Nature Chem Bio paper on engineered yeast that “paves way for home brew heroin”. Interesting role of FBI in overseeing this emerging area, and note that full production of opiates in yeast may look close, but is still not yet possible.

 

Posted on by Quinn Eastman in Uncategorized Leave a comment

CRISPR gene editing can miss its mark

Yanni Lin, TJ Cradick, Gang Bao and colleagues from Georgia Tech and Emory reported recently in Nucleic Acids Research on how the CRISPR/Cas9 gene editing system can sometimes miss its mark.

CRISPR/Cas9 has received abundant coverage from science-focused media outlets. Basically, it is a convenient system for cutting DNA in cells in a precise way. This paper shows that the CRISPR/Cas9 system can sometimes cut DNA in places that don’t exactly match the designed target.

Here we show that CRISPR/Cas9 systems can have off-target cleavage when DNA sequences have an extra base or a missing base at various locations compared with the corresponding RNA guide strand…Our results suggest the need to perform comprehensive off-target analysis by considering cleavage due to DNA and sgRNA bulges in addition to base mismatches.

CRISPR/Cas9 could be used to develop therapies for humans for genetic blood diseases such as sickle cell or thalassemia, and this paper does not change that potential. But the authors are cautioning fellow scientists that they need to design their tools carefully and perform quality control. Other investigators have made similar findings.

Posted on by Quinn Eastman in Uncategorized Leave a comment

Addendum on CRISPR

An excellent example of the use of CRISPR gene editing technology came up at the Emory-Children’s Pediatric Research Center’s Innovation Conference this week.

Marcela Preininger, who is working with cardiomyocyte stem cell specialist Chunhui Xu, described her work (poster abstract 108) on cells derived from a 12 year old patient with an inherited cardiac arrhythmia syndrome: catecholaminergic polymorphic ventricular tachycardia or CPVT. Her team has obtained skin fibroblasts from the patient, and converted those cells into induced pluripotent stem cells, which can then be differentiated into cardiac muscle cells or cardiomyocytes.

Working with TJ Cradick, director of the Protein Engineering Facility at Georgia Tech, Preininger is testing out CRISPR gene editing as a means of correcting the defect in this patient’s cells, outside the body. Cradick says that while easy and efficient, RNA-directed CRISPR can be lower in specificity compared to the protein-directed TALEN technology.

From Preininger’s abstract:

Once the mutation has been corrected at the stem cell level, we will investigate whether the repaired (mutation-free) iPS cells can be differentiated into functional cardiomyocytes with normal Ca2+ handling properties, while closely monitoring the cells for mutagenic events. Pharmacological restoration of the normal myocardial phenotype will also be optimized and explored in our model.

Posted on by Quinn Eastman in Heart Leave a comment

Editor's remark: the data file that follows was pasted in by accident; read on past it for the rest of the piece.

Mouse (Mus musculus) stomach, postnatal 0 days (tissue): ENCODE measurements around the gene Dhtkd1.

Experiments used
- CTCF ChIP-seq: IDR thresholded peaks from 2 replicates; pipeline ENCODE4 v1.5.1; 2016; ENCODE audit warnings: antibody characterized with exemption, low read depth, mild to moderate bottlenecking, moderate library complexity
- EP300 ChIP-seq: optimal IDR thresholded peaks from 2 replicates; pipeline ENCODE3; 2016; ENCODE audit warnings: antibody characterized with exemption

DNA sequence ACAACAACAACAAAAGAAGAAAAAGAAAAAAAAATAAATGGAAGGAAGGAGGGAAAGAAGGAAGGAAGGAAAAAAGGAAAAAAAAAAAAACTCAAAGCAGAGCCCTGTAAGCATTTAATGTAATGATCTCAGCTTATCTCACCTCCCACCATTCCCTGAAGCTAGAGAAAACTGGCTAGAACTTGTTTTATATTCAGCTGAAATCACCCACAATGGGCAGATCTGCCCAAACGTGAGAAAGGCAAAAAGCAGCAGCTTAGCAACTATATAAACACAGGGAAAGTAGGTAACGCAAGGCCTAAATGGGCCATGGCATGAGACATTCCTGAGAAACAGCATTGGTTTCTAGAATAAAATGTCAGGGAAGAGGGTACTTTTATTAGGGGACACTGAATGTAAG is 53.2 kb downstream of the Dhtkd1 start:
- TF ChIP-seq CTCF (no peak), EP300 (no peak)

A CRISPR way to edit DNA

The CRISPR/Cas gene editing system has a lot of buzz behind it: an amusingly crunchy name, an intriguing origin, and potential uses both in research labs and even in the clinic. We heard that Emory scientists are testing it, so an explainer was in order.

The CRISPR (Clustered Regularly Interspaced Short Palindromic Repeats) system was originally discovered by dairy industry researchers seeking to prevent phages, the viruses that infect bacteria, from ruining the cultures used to make cheese and yogurt. Bacteria incorporate small bits of DNA from phages into their CRISPR region and use that information to fight off the phages by chewing up their DNA.

At Emory, infectious disease specialist David Weiss has published research on CRISPR in some types of pathogenic bacteria, showing that they need parts of the CRISPR system to evade their hosts and stay infectious. Biologist Bruce Levin has modeled CRISPR-mediated immunity’s role in bacterial evolution.

What has attracted considerable attention recently is CRISPR/Cas-derived technology, which offers the ability to dive into the genome and make a very precise change. Scientists have figured out how to retool the CRISPR/Cas machinery – the enzymes that do the chewing of the phage DNA — into enzymes that can be targeted by an external guide.

For biologists in the laboratory, this is a way to probe a gene’s function by making an animal with its genes altered in a certain way. The method is gaining popularity here at Emory. Geneticist Peng Jin reports:

“CRISPR is much more efficient and quicker than traditional homologous recombination. One can directly inject the plasmid and guide RNA into mouse embryo to make knockout mice. You can also target multiple genes at the same time.”

The traditional method Jin refers to involves taking cultured embryonic stem cells, zapping DNA carrying a modified or disabled gene into them, and hoping that the cells’ repair machinery sews the DNA into the genome in the right way. Usually they have to use antibiotics and drugs to screen out all the cells where the DNA gets jammed into the genome haphazardly. Also, Jin adds that CRISPR/Cas technology can be used for whole-genome screens.

Tamara Caspary, a developmental biologist and scientific director of Emory’s transgenic mouse and gene targeting core, says she and her core team are in the process of developing and validating CRISPR, so that the technique could be accessible to many Emory investigators.

Potential clinical uses: Japanese scientists have proposed that CRISPR/Cas be employed against HIV infection. One can envision similar gene therapy applications.

Posted on by Quinn Eastman in Uncategorized 4 Comments